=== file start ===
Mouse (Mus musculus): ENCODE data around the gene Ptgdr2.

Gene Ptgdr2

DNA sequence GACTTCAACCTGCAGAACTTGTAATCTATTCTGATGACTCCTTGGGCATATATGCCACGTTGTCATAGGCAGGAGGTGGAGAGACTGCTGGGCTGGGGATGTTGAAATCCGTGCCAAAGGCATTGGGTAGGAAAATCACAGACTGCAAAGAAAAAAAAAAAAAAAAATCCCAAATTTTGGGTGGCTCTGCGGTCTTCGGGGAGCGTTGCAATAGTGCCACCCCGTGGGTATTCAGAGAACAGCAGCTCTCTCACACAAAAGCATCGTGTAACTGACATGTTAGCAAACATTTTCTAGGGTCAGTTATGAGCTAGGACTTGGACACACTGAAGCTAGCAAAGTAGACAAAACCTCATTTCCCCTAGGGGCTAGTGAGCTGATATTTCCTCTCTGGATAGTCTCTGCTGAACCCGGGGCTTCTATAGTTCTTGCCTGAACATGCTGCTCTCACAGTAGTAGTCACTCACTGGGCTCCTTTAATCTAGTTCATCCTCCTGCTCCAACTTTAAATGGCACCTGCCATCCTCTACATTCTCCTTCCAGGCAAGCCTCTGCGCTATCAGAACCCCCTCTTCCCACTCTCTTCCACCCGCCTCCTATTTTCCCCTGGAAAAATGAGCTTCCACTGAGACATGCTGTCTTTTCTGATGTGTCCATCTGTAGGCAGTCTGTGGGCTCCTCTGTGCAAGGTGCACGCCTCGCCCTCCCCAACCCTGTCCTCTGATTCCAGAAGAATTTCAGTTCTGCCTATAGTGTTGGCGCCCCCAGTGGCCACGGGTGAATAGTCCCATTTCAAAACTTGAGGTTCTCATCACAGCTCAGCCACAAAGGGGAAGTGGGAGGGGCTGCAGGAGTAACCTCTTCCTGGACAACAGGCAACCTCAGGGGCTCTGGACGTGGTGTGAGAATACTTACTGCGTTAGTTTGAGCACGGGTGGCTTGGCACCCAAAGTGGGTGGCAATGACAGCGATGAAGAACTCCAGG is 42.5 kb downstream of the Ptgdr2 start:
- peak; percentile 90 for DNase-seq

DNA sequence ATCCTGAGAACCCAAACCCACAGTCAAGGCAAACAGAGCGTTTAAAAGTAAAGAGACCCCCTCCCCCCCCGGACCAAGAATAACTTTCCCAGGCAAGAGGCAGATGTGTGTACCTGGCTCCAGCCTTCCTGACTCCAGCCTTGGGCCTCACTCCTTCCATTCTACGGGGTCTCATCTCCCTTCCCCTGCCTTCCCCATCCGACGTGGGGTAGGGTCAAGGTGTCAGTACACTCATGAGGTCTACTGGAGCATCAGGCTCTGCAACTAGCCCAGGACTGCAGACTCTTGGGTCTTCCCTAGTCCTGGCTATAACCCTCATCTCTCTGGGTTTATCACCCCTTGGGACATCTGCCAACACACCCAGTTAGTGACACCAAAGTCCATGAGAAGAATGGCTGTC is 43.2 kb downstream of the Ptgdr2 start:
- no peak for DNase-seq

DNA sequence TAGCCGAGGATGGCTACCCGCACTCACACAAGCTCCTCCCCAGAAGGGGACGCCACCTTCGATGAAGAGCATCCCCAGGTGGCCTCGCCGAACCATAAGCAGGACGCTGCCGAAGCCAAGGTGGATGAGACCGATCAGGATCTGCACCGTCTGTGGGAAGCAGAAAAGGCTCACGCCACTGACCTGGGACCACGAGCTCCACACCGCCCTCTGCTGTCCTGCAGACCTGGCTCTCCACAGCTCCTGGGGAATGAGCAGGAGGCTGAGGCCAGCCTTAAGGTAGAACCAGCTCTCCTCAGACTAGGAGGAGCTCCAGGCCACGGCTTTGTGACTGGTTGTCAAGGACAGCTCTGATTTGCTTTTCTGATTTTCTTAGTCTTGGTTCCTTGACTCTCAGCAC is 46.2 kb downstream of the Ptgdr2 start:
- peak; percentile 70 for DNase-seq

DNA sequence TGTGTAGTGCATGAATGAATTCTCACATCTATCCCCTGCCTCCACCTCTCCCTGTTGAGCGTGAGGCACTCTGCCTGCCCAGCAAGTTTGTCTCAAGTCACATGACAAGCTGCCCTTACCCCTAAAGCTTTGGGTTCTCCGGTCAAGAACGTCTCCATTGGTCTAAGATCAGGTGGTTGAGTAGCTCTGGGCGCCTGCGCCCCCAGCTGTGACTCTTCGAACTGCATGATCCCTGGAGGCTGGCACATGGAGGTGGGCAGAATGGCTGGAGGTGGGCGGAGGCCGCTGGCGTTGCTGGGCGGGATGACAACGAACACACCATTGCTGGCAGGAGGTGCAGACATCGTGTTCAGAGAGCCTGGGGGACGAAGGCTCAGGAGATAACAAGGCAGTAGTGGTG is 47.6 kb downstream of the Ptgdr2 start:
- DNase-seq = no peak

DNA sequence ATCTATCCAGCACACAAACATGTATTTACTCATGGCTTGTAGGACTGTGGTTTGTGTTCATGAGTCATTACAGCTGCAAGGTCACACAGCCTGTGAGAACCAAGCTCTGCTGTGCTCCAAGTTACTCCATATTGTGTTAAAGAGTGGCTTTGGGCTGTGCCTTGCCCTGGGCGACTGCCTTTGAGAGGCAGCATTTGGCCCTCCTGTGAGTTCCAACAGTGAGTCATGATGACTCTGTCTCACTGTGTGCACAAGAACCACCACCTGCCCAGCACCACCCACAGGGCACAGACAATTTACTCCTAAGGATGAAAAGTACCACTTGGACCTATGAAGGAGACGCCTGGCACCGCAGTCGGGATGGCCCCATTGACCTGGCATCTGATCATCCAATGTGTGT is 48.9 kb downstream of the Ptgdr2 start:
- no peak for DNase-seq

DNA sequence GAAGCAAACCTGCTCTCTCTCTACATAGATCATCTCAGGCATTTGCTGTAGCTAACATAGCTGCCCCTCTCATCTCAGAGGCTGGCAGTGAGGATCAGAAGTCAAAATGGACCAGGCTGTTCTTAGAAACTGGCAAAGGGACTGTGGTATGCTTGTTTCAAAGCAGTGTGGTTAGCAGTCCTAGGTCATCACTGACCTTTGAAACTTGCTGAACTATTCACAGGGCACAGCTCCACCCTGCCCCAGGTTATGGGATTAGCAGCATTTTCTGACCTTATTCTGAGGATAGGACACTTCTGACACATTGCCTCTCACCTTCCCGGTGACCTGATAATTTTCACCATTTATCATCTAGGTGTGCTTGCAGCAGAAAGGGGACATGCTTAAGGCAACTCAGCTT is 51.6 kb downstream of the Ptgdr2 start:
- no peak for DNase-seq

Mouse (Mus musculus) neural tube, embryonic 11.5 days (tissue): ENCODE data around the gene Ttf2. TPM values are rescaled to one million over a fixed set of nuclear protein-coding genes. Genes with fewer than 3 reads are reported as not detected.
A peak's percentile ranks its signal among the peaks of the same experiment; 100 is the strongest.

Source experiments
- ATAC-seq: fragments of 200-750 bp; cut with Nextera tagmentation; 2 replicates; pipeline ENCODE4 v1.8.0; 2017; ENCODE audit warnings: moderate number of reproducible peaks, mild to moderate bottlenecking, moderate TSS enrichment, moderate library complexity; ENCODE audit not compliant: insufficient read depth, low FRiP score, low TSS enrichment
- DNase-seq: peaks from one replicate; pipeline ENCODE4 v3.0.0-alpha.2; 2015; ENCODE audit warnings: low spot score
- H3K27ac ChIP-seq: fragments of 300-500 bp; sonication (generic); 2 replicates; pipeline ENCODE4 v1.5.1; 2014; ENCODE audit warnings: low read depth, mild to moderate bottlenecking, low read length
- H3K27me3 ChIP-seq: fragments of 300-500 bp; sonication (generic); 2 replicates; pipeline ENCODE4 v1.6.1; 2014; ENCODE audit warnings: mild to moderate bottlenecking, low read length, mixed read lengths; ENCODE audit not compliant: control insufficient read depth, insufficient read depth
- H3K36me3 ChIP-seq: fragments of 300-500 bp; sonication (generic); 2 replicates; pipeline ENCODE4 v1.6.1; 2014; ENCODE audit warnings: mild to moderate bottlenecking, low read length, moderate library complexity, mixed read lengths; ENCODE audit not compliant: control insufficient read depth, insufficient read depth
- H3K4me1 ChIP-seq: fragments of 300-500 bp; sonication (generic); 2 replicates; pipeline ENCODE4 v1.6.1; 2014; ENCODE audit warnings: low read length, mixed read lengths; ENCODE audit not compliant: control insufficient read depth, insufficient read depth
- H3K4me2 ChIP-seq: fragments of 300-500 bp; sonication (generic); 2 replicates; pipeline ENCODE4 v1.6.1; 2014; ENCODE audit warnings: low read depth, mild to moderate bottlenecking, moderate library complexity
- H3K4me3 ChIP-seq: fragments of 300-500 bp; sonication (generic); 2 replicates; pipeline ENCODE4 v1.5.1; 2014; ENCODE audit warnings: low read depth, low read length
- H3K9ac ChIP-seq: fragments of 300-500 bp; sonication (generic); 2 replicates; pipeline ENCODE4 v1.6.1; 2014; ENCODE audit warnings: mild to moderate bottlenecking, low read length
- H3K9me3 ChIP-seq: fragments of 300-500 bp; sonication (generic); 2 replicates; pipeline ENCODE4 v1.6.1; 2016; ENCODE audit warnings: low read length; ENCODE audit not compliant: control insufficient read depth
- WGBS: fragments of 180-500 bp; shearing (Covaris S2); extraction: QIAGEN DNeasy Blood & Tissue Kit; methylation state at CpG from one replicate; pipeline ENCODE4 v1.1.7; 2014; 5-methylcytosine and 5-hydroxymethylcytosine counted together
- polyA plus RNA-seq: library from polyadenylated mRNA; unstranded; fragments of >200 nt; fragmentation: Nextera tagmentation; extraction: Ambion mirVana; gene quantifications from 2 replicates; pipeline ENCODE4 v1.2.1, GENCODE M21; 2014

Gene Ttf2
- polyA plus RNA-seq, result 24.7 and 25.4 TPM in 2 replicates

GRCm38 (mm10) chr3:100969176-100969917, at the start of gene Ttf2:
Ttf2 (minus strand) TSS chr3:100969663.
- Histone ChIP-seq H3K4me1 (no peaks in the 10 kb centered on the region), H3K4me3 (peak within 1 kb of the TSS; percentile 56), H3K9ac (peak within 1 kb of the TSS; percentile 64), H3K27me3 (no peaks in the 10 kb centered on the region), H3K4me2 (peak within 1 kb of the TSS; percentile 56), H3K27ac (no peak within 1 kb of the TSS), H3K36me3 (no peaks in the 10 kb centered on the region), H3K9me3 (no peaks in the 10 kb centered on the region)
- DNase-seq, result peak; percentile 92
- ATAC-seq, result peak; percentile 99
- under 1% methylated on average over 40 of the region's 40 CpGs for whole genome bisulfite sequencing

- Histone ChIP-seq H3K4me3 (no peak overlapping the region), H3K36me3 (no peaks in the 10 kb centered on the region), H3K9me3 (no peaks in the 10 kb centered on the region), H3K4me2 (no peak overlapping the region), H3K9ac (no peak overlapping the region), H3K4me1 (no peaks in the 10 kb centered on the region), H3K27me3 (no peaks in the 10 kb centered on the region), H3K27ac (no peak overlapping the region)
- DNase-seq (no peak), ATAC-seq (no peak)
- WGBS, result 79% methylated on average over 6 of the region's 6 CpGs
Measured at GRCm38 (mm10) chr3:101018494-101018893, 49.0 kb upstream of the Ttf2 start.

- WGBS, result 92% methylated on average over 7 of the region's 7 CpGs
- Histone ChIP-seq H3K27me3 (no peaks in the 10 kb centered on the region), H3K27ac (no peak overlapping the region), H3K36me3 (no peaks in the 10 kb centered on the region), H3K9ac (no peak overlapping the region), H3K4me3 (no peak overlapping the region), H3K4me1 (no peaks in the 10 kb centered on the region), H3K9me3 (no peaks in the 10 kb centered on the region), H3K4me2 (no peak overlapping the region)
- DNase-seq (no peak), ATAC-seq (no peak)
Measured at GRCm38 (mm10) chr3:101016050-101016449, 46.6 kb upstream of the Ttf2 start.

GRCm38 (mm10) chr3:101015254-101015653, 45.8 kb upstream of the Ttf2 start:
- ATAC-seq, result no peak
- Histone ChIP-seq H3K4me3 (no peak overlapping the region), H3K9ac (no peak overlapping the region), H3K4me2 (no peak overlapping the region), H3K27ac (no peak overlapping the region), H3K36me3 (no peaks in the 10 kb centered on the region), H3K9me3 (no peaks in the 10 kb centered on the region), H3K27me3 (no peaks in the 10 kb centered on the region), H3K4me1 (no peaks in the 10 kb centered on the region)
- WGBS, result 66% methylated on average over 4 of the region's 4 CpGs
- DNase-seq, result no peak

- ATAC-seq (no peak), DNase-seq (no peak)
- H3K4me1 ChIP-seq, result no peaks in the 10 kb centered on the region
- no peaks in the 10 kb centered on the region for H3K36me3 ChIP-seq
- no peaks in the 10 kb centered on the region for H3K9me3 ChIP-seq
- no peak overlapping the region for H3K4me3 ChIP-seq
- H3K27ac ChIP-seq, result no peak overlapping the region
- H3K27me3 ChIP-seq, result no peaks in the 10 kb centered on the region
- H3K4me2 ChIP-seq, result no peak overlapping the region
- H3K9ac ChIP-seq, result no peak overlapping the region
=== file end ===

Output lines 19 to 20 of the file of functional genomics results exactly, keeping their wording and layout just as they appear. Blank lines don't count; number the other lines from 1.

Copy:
- DNase-seq: peaks from one replicate; pipeline ENCODE4 v3.0.0-alpha.2; 2015; ENCODE audit warnings: low spot score
- H3K27ac ChIP-seq: fragments of 300-500 bp; sonication (generic); 2 replicates; pipeline ENCODE4 v1.5.1; 2014; ENCODE audit warnings: low read depth, mild to moderate bottlenecking, low read length